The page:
Phoenix boy undergoes surgery to repair throat damage - Tucson News Now

Surgery to repair Phoenix boy's throat damaged by button battery

Posted: Updated:
Emmett Rauch Emmett Rauch
Emmett Rauch Emmett Rauch
PHOENIX (CBS5) -

It's been nearly four years since a Phoenix boy swallowed a button battery from a remote control shortly after his first birthday.

The battery burned a hole in Emmett Rauch's esophagus and caused other injuries – leaving him unable to breathe, eat or speak on his own.

It has been a long road to recovery, but there's finally light at the end of the tunnel.

Emmett has had more than 40 reconstructive surgeries.

And, if everything works out, he'll only have to endure one more.

Two years ago, Phoenix Children's Hospital referred Emmett to doctors at Cincinnati Children's Hospital – one of the best in the nation for throat reconstruction.

"Emmett had complete removal of his esophagus and replacement using a foot of his colon," explained his mother, Karla Rauch.

Karla Rauch said that procedure allowed her son, who will turn 5 in October, to begin to eat through his mouth.

On Wednesday, doctors in Cincinnati will perform rib-graft surgery to repair Emmett's airway.

"One of the main reasons he needs a trach is because his airway is like sipping through a coffee straw," Karla Rauch explained. "So, since none of us can breathe that way - what they're going to do is take that cartilage to graft open the vocal cords and also patch an area where the battery burnt through his airway. So it'll give him a nice strong, solid airway."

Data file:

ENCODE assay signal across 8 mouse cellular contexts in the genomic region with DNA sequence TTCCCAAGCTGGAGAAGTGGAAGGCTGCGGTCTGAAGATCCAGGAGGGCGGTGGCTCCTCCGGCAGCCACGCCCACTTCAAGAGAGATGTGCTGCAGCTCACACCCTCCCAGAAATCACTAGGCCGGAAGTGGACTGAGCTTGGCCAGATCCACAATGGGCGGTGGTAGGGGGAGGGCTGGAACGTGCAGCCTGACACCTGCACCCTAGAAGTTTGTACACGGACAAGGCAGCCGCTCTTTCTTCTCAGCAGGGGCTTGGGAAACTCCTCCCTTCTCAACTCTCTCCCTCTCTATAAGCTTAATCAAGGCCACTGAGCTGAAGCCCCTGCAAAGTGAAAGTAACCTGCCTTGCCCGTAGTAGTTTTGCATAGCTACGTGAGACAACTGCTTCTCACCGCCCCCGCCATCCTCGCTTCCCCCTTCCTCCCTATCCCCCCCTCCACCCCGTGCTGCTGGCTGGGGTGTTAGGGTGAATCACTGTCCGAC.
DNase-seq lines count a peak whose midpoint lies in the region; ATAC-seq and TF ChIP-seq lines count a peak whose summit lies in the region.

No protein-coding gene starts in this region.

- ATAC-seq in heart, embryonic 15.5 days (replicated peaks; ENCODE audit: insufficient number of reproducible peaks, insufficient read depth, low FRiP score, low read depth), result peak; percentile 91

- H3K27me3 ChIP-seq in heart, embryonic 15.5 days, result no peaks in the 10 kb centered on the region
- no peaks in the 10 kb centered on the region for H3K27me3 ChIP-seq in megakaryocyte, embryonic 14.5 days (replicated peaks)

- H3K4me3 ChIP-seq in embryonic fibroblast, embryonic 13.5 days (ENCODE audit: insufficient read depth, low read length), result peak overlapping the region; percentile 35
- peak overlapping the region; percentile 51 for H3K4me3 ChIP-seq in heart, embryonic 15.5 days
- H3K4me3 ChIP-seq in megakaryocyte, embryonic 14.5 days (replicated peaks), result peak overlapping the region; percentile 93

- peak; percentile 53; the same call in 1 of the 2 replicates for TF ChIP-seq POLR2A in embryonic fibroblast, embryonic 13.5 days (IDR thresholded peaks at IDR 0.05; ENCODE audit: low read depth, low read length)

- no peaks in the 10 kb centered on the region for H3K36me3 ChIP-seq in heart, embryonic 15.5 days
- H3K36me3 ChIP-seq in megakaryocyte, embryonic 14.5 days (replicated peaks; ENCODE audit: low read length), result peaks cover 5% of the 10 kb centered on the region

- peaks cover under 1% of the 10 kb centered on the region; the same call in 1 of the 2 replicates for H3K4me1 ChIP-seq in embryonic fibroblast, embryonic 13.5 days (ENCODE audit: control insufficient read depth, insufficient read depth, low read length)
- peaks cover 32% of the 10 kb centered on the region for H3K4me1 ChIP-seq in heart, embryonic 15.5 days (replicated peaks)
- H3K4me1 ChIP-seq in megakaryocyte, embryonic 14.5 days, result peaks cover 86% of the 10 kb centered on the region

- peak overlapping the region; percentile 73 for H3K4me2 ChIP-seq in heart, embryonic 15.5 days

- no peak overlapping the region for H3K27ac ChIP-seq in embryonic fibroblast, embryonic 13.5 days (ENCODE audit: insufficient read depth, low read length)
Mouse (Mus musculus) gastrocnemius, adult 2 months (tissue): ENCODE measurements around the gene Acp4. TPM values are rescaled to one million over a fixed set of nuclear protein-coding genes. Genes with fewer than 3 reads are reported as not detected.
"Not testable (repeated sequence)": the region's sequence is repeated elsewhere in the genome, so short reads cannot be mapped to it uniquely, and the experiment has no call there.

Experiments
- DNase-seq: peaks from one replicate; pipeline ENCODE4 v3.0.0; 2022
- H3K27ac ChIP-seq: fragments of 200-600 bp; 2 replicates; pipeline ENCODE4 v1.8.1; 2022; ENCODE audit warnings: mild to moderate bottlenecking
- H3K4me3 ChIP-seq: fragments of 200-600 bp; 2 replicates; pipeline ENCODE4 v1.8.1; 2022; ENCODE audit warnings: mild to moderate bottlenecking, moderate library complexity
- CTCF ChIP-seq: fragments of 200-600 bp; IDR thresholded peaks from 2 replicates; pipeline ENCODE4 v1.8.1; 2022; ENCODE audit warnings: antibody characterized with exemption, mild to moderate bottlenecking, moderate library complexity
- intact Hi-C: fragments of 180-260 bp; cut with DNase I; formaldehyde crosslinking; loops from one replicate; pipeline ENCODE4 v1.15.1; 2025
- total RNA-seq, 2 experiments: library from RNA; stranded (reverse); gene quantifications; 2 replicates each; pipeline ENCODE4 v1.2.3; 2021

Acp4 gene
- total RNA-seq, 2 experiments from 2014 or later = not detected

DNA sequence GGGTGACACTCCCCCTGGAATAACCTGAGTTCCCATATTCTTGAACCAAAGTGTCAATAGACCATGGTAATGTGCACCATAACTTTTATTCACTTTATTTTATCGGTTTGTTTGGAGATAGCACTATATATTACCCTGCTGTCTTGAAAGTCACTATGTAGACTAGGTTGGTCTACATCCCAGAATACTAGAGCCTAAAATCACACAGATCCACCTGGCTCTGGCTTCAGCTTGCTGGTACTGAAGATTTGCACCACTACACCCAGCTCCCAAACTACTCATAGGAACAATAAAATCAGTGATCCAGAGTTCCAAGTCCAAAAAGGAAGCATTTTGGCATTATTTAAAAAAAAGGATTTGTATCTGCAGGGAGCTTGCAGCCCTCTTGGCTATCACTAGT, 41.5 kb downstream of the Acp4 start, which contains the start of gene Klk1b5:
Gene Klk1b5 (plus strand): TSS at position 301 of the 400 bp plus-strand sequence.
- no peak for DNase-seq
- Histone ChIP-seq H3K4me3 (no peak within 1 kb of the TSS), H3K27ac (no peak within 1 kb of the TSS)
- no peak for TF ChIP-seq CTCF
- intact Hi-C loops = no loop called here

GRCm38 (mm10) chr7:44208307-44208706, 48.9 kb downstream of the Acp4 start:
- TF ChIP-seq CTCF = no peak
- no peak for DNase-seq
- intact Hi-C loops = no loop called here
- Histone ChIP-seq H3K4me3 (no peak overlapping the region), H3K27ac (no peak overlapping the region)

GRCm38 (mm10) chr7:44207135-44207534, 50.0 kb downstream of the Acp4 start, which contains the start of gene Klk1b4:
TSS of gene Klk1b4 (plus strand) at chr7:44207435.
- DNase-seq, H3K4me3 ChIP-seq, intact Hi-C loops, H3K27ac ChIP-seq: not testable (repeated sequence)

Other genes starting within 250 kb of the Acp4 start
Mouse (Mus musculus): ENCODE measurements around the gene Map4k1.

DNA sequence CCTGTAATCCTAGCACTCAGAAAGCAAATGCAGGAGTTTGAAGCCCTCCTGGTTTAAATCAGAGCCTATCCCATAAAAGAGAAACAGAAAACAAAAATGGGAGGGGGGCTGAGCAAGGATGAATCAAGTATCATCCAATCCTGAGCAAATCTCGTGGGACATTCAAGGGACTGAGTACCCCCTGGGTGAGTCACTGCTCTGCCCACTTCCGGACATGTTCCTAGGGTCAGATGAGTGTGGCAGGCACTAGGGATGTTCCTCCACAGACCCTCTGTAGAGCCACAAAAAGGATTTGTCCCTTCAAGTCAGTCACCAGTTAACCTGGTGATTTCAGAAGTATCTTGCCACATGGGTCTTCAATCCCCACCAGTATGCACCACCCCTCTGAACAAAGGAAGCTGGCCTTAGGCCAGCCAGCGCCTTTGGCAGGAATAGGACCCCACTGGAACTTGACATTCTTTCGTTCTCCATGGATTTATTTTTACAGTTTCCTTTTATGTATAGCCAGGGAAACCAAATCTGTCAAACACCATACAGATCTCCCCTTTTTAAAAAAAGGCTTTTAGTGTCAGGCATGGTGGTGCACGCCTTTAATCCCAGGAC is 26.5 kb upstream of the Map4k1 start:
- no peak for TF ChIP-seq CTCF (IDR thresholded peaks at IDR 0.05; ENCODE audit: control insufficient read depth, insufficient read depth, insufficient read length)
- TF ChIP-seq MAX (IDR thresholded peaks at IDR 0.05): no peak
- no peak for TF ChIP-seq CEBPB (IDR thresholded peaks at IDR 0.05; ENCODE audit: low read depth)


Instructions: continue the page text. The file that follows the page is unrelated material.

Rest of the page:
That surgery will improve Emmett's ability to speak.

And his mom is hopeful they'll be able to remove his trach in a few months, allowing him to breathe normally.

"We still do sponge baths because a trach is direct access to your lungs, so you can drown very easily," said Karla Rauch. "So he said one of the first things he wants to do is play soccer and go swimming when he gets his trach out."

Emmett will spend several weeks recovering in Cincinnati Children's Hospital and should be home by mid-September.

Meantime, his mom has launched a campaign to spread awareness about the dangers of button batteries so other families won't suffer as they have.

To learn more, click here.

Copyright 2014 CBS 5 (KPHO Broadcasting Corporation). All rights reserved.

Powered by WorldNow